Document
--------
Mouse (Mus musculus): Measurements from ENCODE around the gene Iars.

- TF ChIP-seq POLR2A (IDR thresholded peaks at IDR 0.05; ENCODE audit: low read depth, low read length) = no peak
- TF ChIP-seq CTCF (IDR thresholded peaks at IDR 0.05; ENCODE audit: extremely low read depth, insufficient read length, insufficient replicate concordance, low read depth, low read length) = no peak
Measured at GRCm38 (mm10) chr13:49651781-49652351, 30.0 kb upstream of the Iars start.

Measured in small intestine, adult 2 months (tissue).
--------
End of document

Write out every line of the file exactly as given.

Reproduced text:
Mouse (Mus musculus): Measurements from ENCODE around the gene Iars.

- TF ChIP-seq POLR2A (IDR thresholded peaks at IDR 0.05; ENCODE audit: low read depth, low read length) = no peak
- TF ChIP-seq CTCF (IDR thresholded peaks at IDR 0.05; ENCODE audit: extremely low read depth, insufficient read length, insufficient replicate concordance, low read depth, low read length) = no peak
Measured at GRCm38 (mm10) chr13:49651781-49652351, 30.0 kb upstream of the Iars start.

Measured in small intestine, adult 2 months (tissue).